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High-availability assures productivity

Faults and failures of mission-critical components reduce productive times of machines and plants. Moreover they often result in consequential damages and protracted repairs. In this regard, high costs are incurred and the production downtime causes economic losses.

Redundancy solutions from Bachmann electronic specifically and sustainably increase wind turbine availability: Implementation variants that are tailored to each task reduce downtimes and optimize productivity and operational reliability. Seamless embedding in the existing and proven hardware, engineering, and programming concept, combined with the robustness of proven Bachmann components, guarantee maximum operational reliability and maximize profit. This optimal combination guarantees not only consistent single-fault tolerance, but in many cases it even guarantees multiple-fault tolerance.

CPU redundancy

CPU redundancy

If critical tasks are executed by a central master CPU, then a redundant design protects the master against the loss of these functions.

This CPU - or master redundancy can be implemented through different methods:
1) Hot-standby redundancy
2) Warm-standby redundancy

The main difference between the solution approaches is the behavior during the switchover between the two master CPUs when the active master fails. In this regard the key issues are the time required for the change, and whether the switchover can occur without impact.

Hot-standby redundancy

Hot-standby redundancy

In the hot-standby system the spare CPU (master B) works synchronously with the main CPU (master A). It gets the same input values and calculates the output values via the same application program. Integrated self-monitoring and external monitoring mechanisms of the master CPU guarantee the fastest possible reaction to deviations in the intended operation. Relevant process variables and inner status are cyclically compared between the master controllers and automatically calibrated if necessary.

The system environment and special extensions in the development tools support interruption-free programming, monitoring and online maintenance.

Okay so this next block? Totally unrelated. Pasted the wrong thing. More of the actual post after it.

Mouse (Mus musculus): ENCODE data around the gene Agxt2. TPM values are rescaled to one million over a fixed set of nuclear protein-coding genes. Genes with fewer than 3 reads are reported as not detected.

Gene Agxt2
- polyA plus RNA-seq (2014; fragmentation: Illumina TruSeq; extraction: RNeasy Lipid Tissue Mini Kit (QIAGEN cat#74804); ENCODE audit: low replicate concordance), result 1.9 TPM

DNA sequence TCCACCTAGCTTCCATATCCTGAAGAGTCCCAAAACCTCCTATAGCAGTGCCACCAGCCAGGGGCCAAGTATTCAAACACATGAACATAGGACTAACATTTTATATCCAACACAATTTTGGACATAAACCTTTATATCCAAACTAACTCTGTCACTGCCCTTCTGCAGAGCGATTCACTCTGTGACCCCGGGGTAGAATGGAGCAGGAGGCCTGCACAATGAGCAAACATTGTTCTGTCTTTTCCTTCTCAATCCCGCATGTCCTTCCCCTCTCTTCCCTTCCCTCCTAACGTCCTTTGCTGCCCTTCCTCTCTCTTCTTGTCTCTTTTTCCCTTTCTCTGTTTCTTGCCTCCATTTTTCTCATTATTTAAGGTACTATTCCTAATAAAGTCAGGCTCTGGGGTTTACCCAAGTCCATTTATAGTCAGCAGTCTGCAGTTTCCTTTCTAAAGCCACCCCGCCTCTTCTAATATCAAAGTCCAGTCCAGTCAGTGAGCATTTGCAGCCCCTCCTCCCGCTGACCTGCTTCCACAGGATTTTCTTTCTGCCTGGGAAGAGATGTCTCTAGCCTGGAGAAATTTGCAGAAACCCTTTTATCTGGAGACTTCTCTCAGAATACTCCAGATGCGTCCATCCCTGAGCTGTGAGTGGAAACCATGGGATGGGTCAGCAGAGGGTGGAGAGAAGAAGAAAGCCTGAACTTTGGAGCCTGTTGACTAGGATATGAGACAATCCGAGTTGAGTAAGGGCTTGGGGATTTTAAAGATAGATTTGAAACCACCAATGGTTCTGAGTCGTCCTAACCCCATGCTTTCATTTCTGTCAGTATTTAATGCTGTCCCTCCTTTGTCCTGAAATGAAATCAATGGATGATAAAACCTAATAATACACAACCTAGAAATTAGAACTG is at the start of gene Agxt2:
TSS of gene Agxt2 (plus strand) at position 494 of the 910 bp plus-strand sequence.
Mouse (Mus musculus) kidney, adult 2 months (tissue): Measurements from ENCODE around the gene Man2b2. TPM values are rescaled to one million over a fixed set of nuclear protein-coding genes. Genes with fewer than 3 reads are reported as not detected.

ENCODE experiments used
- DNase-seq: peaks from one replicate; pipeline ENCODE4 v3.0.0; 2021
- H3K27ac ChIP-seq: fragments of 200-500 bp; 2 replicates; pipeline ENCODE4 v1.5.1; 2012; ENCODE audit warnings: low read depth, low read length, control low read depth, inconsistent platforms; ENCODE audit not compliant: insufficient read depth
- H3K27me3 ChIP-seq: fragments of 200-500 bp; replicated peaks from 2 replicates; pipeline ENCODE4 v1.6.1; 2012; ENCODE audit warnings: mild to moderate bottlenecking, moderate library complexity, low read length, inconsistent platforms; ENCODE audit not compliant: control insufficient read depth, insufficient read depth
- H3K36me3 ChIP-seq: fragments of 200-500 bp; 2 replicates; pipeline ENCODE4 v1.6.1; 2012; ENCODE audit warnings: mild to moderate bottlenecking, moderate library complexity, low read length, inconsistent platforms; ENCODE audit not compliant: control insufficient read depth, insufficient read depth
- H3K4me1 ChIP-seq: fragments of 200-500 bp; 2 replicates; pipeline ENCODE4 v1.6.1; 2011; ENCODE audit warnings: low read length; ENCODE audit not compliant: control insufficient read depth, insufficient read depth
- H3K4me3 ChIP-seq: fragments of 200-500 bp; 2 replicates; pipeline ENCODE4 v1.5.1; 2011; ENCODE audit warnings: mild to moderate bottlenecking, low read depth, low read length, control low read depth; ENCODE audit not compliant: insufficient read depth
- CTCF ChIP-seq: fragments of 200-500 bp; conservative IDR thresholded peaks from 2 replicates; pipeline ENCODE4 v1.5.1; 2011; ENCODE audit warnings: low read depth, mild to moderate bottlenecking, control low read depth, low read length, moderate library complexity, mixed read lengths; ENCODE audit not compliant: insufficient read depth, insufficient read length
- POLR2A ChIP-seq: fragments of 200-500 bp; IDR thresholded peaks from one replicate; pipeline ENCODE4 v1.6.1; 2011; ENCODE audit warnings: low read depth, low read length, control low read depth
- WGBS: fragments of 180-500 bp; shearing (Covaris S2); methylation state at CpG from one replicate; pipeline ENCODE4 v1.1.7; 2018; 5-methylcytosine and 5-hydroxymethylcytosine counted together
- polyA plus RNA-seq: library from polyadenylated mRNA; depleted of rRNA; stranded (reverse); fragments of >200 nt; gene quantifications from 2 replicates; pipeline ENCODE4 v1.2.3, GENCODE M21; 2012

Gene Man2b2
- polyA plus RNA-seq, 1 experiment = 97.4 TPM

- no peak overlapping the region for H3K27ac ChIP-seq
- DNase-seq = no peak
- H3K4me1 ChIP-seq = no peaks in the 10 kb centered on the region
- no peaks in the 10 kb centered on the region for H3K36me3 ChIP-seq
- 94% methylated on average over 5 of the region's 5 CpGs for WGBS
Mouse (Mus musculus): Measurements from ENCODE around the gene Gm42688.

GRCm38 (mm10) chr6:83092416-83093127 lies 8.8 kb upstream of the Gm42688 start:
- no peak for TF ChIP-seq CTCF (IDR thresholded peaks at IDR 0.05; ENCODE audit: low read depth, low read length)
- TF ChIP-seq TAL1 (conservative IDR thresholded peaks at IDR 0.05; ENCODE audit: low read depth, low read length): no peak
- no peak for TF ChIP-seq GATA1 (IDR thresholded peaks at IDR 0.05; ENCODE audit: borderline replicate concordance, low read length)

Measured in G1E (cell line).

The illustration shows the diagram of a hot-standby redundancy implementation with cyclic calibration between the redundancy masters and time-synchronized stations.
Through the impact-free switchover, hot-standby redundancy is particularly well-suited for critical monitoring, control, and regulating tasks.

Warm-standby redundancy

Warm-standby redundancy

Warm-standby systems are characterized by the fact that the spare CPU (master B) is active in parallel with the main CPU (master A), and in the ideal case, receives and processes all data of the connected substations. Integrated self-monitoring mechanisms enable automatic fault detection. This results in autonomous switchover if the active master fails - an external trigger can be dispensed with. The switchover time relative to the comparable cold-standby system is significantly reduced in this process.

In spite of parallel reading and processing of input data status information, measured values and status between both master systems is not synchronized. Autonomy of the master controllers is a characteristic feature of warm-standby redundancy and stipulates that likewise only a hard, but temporally direct switchover is possible.

Application areas for warm-standby systems have the prerequisite of acceptance of loss of the processing history or a hard switchover of the master controllers. This particularly applies for applications that only have read access to network components and intelligent systems. Thus warm-standby redundancy is a cost-effective and reliable solution for alarm and monitoring systems, for example.

Network redundancy

Network redundancy

Network redundancy = communications + media redundancy
Frequently malfunctions can be attributed to disturbed or faulty data transmission channels. In this case the remedy is use of communication or media redundancy.

The core principle of communication redundancy is transmission of the information two or more times. If this occurs sequentially via the same signal line, a reduced effective bandwidth, as well as possible complete failure in the event of connection problems, must be taken into account. Individual errors in data packets can be reliably corrected through this method.

When using media redundancy the physical transmission channel is doubled. If, in this process, different cabling routes are implemented, the risk of total failure due to a single event is practically eliminated.

Only through concurrent application of both technologies can the best availability be achived. This combination of communications and media redundancy is summarized under the term, network redundancy.